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|Newspaper||Mladá fronta (1945–1953)|
The National Front (in Czech: Národní fronta, in Slovak: Národný front) was the coalition of parties which headed the re-established Czechoslovakia from 1945 to 1948. During the Communist era in Czechoslovakia (1948–1989) it was the vehicle for control of all political and social activity by the Communist Party of Czechoslovakia (KSČ). It was also known in English as the National Front of Czechs and Slovaks.
As World War II began, Czechoslovakia disappeared from the map of Europe. The Czech lands became the Protectorate of Bohemia and Moravia under direct Nazi rule, while Slovakia ostensibly became independent. At the end of World War II, Czechoslovakia was included in the sphere of influence of the Soviet Union. Postwar Czechoslovakia was organized according to a program worked out by the KSČ (whose leaders were in exile in Moscow), and Edvard Beneš, representing the government-in-exile in London—these being the two most important groups seeking the reconstitution of the country. Part of the program was the formation of a popular anti-Nazi coalition of parties. Negotiations began in December 1943 in Moscow. The KSČ and the non-Communist parties had very different ideas about this.
This coalition was established as the "National Front" in April 1945, when a Czechoslovak government came into being in the city of Košice, recently liberated by Soviet troops. The model of government was adopted from similar French tripartisme.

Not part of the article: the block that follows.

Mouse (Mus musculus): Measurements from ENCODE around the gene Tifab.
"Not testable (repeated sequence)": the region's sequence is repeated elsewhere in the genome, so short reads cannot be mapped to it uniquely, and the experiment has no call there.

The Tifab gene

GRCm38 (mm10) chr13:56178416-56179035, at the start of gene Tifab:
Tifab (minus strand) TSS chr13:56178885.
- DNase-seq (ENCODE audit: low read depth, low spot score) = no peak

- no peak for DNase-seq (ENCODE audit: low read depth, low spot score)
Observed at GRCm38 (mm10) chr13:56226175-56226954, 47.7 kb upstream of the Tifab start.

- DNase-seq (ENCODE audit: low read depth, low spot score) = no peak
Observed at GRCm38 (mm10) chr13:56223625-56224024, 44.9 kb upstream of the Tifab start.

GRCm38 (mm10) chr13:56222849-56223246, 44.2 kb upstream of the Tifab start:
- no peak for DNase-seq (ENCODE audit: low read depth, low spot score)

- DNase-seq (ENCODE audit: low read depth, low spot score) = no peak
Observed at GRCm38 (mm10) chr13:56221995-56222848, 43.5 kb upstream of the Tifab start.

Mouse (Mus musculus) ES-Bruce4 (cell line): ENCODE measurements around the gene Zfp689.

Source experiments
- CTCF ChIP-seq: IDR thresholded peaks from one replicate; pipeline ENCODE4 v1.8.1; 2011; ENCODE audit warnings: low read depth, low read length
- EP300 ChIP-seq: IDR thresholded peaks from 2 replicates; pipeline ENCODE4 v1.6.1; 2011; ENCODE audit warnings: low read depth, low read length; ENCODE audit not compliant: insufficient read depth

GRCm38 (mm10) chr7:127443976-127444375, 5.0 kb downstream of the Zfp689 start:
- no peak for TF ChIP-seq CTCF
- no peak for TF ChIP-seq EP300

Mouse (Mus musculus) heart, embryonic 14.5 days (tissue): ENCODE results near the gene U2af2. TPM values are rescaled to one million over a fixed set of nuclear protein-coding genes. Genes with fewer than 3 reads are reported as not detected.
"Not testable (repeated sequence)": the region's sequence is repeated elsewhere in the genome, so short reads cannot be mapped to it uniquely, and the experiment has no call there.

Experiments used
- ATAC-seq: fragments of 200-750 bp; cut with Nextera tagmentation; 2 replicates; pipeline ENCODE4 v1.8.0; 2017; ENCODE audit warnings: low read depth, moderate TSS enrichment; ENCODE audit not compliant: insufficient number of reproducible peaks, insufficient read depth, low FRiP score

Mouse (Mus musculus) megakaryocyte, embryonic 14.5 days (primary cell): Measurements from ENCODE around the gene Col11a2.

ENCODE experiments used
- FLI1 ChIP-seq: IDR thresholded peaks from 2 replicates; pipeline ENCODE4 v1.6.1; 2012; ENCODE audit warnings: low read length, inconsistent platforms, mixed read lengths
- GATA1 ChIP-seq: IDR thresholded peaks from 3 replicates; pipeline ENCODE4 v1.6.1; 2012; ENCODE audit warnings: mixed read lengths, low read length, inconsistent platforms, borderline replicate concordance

The Slovak People's Party was banned due to its collaboration with the Nazis. The government decided not to allow the re-creation of other pre-war democratic parties, such as the Republican Party of Farmers and Peasants, due to its lead of the Party of National Unity.
The National Front was dominated by the socialist parties: KSČ (which held key ministerial officies), KSS and ČSSD.
The Communists viewed the National Front as a permanent entity, while the remaining parties considered it a temporary coalition until normal conditions would arise in Czechoslovakia. Many quarrels arose between the KSČ and the remaining parties of the National Front in the transitory period 1945–1948.
|Organization||Emblem||Foundation||Seats in the CNA (1946)||Ideology||Range|
|Communist Party of Czechoslovakia||16 May 1921||93||Communism, Marxism-Leninism||Czech lands|
|Communist Party of Slovakia||May 1939||21||Communism, National communism||Slovakia|
|Democratic Party||December 1944||43||Conservatism, Agrarianism||Slovakia|
|Czechoslovak Social Democracy||7 April 1878||37||Social democracy, Centrist Marxism||Czech lands|
|Czechoslovak National Social Party||4 April 1897||55||Social liberalism, Popular socialism, Atlanticism||Czech lands|
|Czechoslovak People's Party||3 January 1919||46||Christian democracy, Social conservatism||Czech lands|
|Freedom Party||March 1946||3||Christian democracy, Republicanism||Slovakia|
|Labour Party||March 1946||2||Social democracy||Slovakia|
The KSČ definitively seized power in Czechoslovakia on 25 February 1948. The other parties were quickly purged of their more courageous elements, and also dropped their original ideologies. The Front took on a character similar to similar alliances in the Communist bloc. All member parties accepted the "leading role" of the KSČ as a condition of their continued existence.
After the 1948 coup, the member parties were:
The nonsocialist members of the Front were allowed to maintain their existence in order to keep up the appearance of pluralism. However, the KSČ held all real power; no one could take part in the political process without KSČ approval.